Thatcher has died. What about Thatcherism?

M-A-G-G-I-E, You ain't go no alibi...
M-A-G-G-I [-E], You ain’t go no alibi…
Margaret Thatcher died today. Her death was bound to be controversial, with many opinions on Thatcher and the legacy of Thatcherism being aired across social media tonight. A number of people on twitter have pointed to Thatcher’s attitude towards the deaths of Bobby Sands, of the crew of the Belgrano, of the victims of Apartheid South Africa and Pincohet’s Chile, and of the 96 who died at Hillsborough as reasons why people shouldn’t be too sentimental over her death. It will be interesting to see the British media over the next week on this issue.

A number of people have also raised the important question – what was Thatcher’s legacy? If Thatcherism represented a shift in British politics, what did it achieve? Did Thatcherism outlive her Prime Ministership and does it still exist today? Many would argue that the current policies of the Con-Lib Dem coalition are the contemporary embodiment of Thatcherism and that Thatcher’s legacy still weighs heavily upon the living (to paraphrase Marx).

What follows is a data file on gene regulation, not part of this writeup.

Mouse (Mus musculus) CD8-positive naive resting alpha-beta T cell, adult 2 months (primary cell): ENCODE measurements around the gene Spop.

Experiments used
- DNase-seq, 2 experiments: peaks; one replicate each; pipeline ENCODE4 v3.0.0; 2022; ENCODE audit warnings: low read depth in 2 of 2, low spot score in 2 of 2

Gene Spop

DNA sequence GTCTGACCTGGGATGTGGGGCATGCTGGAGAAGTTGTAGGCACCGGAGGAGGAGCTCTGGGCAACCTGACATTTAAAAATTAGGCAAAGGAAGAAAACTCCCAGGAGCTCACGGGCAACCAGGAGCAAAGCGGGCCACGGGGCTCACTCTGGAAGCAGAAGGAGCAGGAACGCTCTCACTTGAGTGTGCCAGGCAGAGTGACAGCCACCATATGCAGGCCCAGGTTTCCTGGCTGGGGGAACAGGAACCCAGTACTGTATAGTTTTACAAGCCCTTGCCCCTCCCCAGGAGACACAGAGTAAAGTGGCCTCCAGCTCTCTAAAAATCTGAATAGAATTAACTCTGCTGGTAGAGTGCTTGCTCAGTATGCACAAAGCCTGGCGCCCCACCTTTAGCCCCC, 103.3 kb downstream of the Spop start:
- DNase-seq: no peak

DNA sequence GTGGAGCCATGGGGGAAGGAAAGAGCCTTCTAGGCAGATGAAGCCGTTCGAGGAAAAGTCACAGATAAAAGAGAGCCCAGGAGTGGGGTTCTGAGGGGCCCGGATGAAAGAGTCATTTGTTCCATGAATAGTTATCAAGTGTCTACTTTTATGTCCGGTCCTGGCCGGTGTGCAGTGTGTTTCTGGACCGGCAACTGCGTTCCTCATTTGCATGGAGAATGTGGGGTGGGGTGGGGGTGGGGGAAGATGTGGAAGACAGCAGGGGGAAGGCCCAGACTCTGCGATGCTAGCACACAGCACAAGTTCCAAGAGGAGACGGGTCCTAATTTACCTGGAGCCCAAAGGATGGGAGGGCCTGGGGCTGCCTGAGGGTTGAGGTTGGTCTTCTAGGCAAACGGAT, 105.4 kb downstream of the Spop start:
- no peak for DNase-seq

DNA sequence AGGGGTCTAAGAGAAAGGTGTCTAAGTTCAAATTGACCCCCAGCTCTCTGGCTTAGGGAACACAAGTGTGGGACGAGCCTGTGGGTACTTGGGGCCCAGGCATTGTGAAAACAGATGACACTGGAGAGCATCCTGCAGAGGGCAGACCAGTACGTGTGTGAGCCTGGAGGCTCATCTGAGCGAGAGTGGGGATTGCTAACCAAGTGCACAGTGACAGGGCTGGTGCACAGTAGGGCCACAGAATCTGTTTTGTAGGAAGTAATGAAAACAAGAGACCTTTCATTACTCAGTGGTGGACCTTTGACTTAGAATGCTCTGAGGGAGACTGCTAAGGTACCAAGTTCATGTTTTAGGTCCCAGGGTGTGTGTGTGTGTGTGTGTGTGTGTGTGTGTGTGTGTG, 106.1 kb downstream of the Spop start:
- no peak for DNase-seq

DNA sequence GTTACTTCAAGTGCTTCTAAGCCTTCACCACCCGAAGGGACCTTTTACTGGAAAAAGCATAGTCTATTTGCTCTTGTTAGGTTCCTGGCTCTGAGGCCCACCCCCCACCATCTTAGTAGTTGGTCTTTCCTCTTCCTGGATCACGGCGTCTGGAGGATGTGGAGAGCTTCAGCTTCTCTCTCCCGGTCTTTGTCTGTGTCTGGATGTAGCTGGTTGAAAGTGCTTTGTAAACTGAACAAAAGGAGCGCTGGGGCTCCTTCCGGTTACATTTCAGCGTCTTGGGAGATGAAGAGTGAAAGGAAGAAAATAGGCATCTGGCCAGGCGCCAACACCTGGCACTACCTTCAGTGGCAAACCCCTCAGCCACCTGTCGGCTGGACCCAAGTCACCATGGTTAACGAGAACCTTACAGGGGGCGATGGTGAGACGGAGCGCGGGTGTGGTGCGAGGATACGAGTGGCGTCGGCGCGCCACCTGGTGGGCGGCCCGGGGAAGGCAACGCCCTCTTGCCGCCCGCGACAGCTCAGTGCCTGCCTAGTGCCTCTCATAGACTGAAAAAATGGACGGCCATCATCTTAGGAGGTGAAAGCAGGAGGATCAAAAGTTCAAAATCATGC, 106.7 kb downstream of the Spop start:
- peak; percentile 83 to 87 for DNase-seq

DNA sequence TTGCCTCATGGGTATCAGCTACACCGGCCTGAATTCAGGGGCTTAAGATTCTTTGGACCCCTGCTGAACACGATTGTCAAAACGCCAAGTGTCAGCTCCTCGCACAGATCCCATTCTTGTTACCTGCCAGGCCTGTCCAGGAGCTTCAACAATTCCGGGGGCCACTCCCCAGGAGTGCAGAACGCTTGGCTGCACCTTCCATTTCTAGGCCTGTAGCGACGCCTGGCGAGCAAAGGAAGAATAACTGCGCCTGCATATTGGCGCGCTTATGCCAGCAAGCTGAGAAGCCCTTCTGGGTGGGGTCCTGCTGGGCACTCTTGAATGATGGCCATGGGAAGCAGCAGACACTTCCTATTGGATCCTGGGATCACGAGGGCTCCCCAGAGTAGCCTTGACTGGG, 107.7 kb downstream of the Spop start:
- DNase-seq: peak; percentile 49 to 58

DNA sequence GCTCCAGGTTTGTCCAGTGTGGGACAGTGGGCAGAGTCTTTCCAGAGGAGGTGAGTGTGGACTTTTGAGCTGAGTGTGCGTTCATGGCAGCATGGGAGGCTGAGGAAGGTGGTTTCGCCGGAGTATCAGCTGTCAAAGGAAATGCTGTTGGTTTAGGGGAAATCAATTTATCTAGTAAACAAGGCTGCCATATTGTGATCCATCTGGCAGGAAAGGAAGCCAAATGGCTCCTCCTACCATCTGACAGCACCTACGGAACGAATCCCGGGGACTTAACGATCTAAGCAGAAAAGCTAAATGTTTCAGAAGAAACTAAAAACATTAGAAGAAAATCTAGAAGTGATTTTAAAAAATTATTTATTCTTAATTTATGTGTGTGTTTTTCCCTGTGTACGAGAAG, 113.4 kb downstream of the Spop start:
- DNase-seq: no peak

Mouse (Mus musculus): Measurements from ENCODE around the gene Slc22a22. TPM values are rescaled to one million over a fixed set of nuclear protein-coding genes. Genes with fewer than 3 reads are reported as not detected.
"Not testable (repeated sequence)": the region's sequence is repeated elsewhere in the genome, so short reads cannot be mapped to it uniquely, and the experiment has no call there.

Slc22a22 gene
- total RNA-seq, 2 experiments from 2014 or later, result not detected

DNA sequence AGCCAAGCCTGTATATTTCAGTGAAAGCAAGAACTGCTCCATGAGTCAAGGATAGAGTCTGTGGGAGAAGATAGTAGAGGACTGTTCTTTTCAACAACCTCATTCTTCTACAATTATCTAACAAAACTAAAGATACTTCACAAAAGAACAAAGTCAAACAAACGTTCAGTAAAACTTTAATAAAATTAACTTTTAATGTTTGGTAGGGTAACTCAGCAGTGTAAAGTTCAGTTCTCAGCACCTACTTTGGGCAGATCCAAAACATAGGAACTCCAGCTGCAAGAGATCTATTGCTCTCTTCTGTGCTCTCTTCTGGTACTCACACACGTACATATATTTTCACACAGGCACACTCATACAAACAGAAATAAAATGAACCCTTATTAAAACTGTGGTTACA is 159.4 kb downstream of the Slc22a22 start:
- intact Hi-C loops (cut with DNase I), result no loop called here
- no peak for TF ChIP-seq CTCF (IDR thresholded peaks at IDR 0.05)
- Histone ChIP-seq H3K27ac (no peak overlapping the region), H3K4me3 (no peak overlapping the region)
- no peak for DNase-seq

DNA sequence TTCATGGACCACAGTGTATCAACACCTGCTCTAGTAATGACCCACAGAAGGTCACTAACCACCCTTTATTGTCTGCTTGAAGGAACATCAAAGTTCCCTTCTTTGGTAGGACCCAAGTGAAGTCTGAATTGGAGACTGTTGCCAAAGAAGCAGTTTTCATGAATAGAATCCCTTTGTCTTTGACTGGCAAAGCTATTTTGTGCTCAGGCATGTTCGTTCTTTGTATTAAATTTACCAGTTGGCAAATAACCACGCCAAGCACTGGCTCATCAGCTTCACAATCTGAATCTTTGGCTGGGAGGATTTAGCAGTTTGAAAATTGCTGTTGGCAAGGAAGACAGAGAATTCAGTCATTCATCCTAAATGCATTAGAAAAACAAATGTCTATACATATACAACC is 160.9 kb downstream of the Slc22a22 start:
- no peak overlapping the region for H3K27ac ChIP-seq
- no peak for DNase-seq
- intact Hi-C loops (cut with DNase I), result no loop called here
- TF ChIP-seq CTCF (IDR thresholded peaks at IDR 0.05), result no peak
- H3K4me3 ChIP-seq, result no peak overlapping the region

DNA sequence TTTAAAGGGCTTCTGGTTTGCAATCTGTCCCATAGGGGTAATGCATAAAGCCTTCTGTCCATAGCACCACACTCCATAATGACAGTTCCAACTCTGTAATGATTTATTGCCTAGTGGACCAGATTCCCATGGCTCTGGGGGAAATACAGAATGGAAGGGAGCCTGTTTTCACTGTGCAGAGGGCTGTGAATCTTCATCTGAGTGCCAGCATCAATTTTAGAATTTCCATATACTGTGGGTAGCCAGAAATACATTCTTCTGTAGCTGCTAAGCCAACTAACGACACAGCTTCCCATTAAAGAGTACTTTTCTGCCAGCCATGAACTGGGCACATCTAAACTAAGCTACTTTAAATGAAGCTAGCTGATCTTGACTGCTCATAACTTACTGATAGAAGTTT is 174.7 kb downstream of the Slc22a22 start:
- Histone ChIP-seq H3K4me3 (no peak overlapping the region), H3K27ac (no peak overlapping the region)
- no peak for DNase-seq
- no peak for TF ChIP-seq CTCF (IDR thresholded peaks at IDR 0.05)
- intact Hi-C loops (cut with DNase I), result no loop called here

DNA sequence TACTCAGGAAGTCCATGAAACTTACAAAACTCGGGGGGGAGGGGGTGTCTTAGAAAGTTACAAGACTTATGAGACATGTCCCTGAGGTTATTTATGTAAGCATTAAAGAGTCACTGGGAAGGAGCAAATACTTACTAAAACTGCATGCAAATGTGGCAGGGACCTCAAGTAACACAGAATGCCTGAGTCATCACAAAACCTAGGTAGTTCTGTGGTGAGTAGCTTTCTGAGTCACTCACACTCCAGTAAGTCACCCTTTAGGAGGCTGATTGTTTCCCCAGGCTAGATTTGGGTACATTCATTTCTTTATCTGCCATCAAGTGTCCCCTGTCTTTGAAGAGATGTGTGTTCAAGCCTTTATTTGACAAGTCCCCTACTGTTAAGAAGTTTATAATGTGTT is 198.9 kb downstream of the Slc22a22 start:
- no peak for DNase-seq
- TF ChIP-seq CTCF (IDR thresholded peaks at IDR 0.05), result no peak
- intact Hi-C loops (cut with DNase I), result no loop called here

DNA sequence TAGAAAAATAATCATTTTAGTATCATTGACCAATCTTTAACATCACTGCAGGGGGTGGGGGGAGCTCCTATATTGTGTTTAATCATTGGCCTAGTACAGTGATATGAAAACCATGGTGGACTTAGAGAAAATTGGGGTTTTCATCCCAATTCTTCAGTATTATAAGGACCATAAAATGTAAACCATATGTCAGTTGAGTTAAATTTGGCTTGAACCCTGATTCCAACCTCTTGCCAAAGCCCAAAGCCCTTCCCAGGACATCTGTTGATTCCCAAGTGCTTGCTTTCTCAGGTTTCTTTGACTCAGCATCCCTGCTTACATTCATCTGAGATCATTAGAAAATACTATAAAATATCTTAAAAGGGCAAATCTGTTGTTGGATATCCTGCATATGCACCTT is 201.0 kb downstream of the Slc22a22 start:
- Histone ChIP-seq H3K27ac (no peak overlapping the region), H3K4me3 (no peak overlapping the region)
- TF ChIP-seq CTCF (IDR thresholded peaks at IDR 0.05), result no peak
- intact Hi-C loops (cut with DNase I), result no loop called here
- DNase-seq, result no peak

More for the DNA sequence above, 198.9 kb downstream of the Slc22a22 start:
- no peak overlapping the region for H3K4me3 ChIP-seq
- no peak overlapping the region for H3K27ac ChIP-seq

It is too late in the evening to write a comprehensive post of the legacy of Thatcherism, so here are some links to earlier posts on this blog on the topic of Thatcher and British politics:

On the ‘uniqueness’ of Thatcherism in British political history

On the early years of Thatcherism and the crisis of the 1981 riots

On government accountability and public inquiries under Thatcher

And a little ditty to commemorate the 30th anniversary of the resignation of Thatcher

Hopefully I’ll get a chance to write something more substantial in the next few days. I am sure I’m not the only one scrambling to write! In the meantime, here’s The Smiths…


Edited to add: For anyone interested in the recent historiography of Thatcher and Thatcherism, I would recommend Ben Jackson and Robert Saunders’ Making Thatcher’s Britain and Richard Vinen’s Thatcher’s Britain. I reviewed Vinen’s book here.

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